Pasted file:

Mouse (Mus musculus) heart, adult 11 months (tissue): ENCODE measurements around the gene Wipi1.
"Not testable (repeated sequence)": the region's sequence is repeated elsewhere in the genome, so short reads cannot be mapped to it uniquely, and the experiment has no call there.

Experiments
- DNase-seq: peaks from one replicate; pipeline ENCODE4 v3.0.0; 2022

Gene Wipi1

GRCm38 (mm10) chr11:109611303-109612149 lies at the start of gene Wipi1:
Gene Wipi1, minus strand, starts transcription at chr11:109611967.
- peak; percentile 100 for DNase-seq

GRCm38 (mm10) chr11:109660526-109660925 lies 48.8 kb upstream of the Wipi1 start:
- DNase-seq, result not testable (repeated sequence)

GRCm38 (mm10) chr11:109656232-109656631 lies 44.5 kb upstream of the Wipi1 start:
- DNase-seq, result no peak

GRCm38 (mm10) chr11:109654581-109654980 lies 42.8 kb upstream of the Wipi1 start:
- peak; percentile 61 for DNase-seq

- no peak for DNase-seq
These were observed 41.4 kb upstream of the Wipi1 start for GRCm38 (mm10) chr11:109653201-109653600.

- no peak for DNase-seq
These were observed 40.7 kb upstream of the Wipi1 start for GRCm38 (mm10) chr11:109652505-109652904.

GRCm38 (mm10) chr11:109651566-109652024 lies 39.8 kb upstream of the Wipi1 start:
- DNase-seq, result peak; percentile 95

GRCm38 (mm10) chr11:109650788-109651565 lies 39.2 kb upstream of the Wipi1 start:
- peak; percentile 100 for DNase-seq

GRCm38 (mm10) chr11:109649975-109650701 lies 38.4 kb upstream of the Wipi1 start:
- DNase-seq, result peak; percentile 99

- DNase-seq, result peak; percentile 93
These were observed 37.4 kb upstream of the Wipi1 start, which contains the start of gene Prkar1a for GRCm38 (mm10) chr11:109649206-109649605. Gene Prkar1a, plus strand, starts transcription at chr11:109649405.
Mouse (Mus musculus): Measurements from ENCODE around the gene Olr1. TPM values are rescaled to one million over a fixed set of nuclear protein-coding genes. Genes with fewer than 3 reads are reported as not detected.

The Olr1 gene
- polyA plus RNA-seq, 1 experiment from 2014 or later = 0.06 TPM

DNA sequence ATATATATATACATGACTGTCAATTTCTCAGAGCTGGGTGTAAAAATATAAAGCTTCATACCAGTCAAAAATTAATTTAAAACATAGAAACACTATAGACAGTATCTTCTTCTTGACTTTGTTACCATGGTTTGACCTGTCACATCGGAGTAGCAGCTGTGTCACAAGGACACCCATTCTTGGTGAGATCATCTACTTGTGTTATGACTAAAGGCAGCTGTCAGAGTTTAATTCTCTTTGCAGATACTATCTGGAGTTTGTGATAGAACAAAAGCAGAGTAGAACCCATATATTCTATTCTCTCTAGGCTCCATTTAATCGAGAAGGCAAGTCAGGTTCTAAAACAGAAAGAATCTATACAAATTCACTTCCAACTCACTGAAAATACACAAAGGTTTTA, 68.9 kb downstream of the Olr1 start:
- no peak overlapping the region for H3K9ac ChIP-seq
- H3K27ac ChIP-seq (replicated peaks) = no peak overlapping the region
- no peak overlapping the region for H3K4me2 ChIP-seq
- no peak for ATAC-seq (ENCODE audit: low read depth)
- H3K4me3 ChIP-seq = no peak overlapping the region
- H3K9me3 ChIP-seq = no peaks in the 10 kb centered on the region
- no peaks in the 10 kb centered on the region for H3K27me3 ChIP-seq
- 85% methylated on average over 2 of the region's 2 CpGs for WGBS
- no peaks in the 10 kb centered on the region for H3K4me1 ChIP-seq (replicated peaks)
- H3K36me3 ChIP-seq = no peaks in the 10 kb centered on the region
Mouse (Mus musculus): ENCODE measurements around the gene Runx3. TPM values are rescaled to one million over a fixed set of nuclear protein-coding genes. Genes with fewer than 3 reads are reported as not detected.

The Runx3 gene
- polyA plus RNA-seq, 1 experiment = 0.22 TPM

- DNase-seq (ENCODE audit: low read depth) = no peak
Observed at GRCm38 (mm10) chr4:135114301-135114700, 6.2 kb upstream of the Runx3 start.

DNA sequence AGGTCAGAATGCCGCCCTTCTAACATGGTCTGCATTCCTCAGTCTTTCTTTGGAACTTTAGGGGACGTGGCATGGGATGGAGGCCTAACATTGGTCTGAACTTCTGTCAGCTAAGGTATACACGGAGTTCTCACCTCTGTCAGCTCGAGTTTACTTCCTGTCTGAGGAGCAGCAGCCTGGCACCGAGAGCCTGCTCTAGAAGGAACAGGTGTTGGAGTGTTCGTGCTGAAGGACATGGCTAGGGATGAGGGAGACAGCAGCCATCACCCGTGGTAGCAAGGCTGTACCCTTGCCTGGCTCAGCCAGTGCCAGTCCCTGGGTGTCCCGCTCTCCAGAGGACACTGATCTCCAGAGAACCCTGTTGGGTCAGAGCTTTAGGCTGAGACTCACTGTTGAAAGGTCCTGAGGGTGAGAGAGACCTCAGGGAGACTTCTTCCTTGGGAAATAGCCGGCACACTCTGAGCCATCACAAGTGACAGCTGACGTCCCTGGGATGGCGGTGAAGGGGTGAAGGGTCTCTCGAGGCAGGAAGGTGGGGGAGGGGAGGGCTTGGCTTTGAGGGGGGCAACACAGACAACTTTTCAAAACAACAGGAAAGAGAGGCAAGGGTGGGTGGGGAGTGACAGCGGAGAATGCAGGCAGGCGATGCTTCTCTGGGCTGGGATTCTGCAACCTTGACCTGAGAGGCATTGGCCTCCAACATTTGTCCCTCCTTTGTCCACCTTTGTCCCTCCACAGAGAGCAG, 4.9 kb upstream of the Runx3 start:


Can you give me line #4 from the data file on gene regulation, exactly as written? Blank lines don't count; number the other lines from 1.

- DNase-seq: peaks from one replicate; pipeline ENCODE4 v3.0.0; 2022